Technology transfer from university to industry plays a vital role in most countries. Industrial companies need to be more innovative in their products and processes to be leaders in the market. Collaboration between university and industry is not only important to industrial companies but also to the country and its economic development and competitiveness (Brown & O'Brien, 1981). As a typical example, a university will provide ideas and knowledge to an industry, and then, the industry will utilize and transform these ideas and knowledge into practice (Prabhu, 1999). Large and Barclay (1992) have stressed the importance the transfer of public sector R&D and new product technologies to private sector manufacturers. They have identified the R&D director as a key influencer in the transfer decision.
Cooperative Research Centers (CRCs) and next-generation technology strategies have been shown to provide proper contexts and methodologies for coupling science with technology. Boardman and Gray (2010) and Boardman and Ponomariov (2009) discussed the motivation for and embodiment of CRCs as government policies, industry strategies, and organizations and thus addressed a number of unexplored aspects of CRCs that are important to decision-making for both policy makers and management.
Nevertheless, Bjerregaard (2010) and Bruneel, Pablo, and Salter (2010) studied the nature of obstacles to collaborations between universities and industry and the influence of different mechanisms on lowering barriers related to the orientation of universities and to the transactions involved in working with university partners. Ahrweiler, Pyka, and Gilbert (2011) have developed an agent-based SKIN model (Simulating Knowledge Dynamics in Innovation Networks) to university-industry links. Through an international case study, Abramo, D'Angelo, Costa, and Solazzi (2009) investigated public-private research collaborations between Italian universities and domestic industry. They showed that most collaborations occur in medicine and chemistry. Lan (2008) developed an emulational model of the triple helix of industry-university-research institutions using the methodology of systems dynamics. One of the factors that determine university-industry collaborations is geographical proximity (Petruzzelli, 2011) and (Vedovello, 1997). Laursen, Reichstein, and Salter (2008) investigated the determinants of university-industry interactions and studied whether the geographical distance between a firm and the universities within its local area will affect firm-university collaborative arrangements for innovation.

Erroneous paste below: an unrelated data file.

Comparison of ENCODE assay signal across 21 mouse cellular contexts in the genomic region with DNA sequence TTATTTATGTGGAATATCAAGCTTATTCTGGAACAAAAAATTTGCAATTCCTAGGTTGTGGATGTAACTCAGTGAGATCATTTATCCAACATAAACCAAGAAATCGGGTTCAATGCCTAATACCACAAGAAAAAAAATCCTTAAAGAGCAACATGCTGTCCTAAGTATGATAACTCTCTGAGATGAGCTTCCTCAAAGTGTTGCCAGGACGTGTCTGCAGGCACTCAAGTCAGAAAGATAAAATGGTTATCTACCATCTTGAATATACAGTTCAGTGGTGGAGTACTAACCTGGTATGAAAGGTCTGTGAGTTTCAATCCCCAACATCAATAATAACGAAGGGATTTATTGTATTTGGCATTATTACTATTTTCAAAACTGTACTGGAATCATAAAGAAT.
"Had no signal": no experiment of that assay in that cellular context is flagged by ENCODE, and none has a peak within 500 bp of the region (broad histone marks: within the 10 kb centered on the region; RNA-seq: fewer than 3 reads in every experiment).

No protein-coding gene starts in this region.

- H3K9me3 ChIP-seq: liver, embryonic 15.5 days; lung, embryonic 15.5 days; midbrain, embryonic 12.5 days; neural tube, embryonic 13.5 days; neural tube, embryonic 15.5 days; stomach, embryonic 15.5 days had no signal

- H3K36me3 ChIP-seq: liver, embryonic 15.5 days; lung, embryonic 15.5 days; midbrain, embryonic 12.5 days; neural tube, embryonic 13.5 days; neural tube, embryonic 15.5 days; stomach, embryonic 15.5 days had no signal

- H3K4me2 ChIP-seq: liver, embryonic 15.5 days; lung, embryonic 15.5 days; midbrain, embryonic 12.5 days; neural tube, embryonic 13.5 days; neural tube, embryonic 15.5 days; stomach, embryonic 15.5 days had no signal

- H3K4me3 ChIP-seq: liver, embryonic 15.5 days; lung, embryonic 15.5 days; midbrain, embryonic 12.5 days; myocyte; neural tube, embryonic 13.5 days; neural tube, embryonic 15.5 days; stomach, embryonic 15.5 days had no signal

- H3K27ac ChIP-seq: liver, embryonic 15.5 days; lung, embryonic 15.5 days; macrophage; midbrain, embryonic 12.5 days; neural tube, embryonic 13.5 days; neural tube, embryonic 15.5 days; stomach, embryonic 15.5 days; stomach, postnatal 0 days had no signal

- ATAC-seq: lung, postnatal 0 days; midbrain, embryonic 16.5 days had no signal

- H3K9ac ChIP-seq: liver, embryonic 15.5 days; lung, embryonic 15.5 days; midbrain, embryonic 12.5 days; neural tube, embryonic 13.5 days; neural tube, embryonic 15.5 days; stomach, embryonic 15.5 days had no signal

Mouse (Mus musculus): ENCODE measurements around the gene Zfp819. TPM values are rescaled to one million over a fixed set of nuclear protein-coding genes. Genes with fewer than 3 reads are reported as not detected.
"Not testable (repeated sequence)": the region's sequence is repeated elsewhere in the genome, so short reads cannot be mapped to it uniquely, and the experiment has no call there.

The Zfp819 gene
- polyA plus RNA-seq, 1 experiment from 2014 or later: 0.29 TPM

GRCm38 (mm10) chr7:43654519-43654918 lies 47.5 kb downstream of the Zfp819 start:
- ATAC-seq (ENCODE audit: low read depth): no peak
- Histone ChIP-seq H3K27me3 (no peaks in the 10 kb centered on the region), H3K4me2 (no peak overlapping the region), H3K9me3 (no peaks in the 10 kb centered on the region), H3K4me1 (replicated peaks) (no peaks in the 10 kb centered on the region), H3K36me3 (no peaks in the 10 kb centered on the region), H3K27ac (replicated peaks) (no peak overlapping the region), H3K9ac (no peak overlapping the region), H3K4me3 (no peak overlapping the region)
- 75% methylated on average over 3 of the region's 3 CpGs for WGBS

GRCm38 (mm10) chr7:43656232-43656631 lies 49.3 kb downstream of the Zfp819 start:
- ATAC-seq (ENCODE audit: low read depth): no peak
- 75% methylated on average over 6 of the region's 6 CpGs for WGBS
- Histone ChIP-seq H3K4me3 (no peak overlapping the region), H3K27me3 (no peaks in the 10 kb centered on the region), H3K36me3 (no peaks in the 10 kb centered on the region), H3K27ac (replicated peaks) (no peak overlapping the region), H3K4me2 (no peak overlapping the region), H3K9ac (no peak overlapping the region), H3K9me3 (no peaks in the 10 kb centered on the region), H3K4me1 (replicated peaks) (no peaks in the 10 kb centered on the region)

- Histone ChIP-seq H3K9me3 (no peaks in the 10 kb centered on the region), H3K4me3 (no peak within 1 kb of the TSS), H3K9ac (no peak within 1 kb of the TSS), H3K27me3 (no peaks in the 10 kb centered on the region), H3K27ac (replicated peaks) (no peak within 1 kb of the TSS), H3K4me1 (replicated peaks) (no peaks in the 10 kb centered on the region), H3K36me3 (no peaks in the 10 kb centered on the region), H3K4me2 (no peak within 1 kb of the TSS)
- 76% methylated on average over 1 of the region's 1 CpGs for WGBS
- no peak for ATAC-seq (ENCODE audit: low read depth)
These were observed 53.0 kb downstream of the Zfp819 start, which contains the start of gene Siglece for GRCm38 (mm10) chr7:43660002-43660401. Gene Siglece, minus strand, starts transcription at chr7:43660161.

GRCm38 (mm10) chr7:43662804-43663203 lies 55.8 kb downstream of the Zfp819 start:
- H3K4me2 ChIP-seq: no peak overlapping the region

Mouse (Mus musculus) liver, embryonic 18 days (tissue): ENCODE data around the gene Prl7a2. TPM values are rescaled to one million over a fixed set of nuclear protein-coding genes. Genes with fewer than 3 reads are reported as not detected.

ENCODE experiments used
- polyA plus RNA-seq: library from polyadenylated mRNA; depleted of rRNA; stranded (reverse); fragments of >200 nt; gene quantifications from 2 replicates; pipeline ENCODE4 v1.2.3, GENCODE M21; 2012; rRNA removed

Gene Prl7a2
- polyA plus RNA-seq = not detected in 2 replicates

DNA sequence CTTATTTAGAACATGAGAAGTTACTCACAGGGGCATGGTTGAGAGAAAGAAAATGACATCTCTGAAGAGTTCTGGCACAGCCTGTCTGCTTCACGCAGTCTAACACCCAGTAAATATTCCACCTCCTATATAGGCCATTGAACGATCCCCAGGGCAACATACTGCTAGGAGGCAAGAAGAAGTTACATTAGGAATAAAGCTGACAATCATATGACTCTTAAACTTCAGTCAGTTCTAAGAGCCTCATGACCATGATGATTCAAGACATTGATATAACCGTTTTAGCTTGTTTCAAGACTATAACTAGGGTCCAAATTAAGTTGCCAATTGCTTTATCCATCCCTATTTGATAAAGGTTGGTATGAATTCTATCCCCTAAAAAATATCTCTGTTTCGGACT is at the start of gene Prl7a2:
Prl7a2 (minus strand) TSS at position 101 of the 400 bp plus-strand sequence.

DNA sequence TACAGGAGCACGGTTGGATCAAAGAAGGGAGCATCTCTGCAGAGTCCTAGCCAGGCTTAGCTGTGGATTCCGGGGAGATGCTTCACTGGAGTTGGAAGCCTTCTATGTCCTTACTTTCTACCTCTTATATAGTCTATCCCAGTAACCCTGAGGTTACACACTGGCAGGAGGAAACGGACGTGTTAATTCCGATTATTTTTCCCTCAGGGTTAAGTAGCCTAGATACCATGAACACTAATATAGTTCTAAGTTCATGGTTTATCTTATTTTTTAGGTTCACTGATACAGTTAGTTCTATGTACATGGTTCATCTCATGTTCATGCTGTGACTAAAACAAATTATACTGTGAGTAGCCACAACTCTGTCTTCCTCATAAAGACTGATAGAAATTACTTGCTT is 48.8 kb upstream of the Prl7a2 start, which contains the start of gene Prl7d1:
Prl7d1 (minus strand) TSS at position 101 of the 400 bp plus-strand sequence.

Below, we present different international case studies from the United States, Spain, Canada, China, and Japan. First, Feller, Ailes, and Roessner (2002) conducted surveys and interviews with firms participating in the NSF Engineering Research Centers (ERCs). Their findings indicated that firms participate primarily to gain access to upstream modes of knowledge rather than for specific products and processes. Secondly, Segarra-Blasco and Arauzo-Carod (2008) used a sample of innovative Spanish firms to identify the determinants of R&D cooperation agreements. Their results showed that a firms cooperation activities are closely linked to the characteristics of both the industry and the firm. Third, Hanel and St-Pierre (2006) analyzed the collaborations between manufacturing firms and universities in Canada. Their results suggested that: (1) collaboration with universities is frequent in knowledge-based industries; (2) research undertaken in partnerships complements, rather than replaces, R&D by collaborating firms; and (3) collaboration improves the performance of innovating firms.
Fourth, Eun, Lee, and Wu (2006) evaluated the evolution of the University-run Enterprises (UREs) in China by building a new theoretical framework on the university-industry relationship. They argued that because of the time of the market-oriented reforms, Chinese universities have had a strong propensity to pursue economic gains and strong internal (R&D and other) resources to launch start-ups and thus establish their own firms (i.e., UREs), given the low absorptive capacity of industrial firms and the underdeveloped intermediary institutions.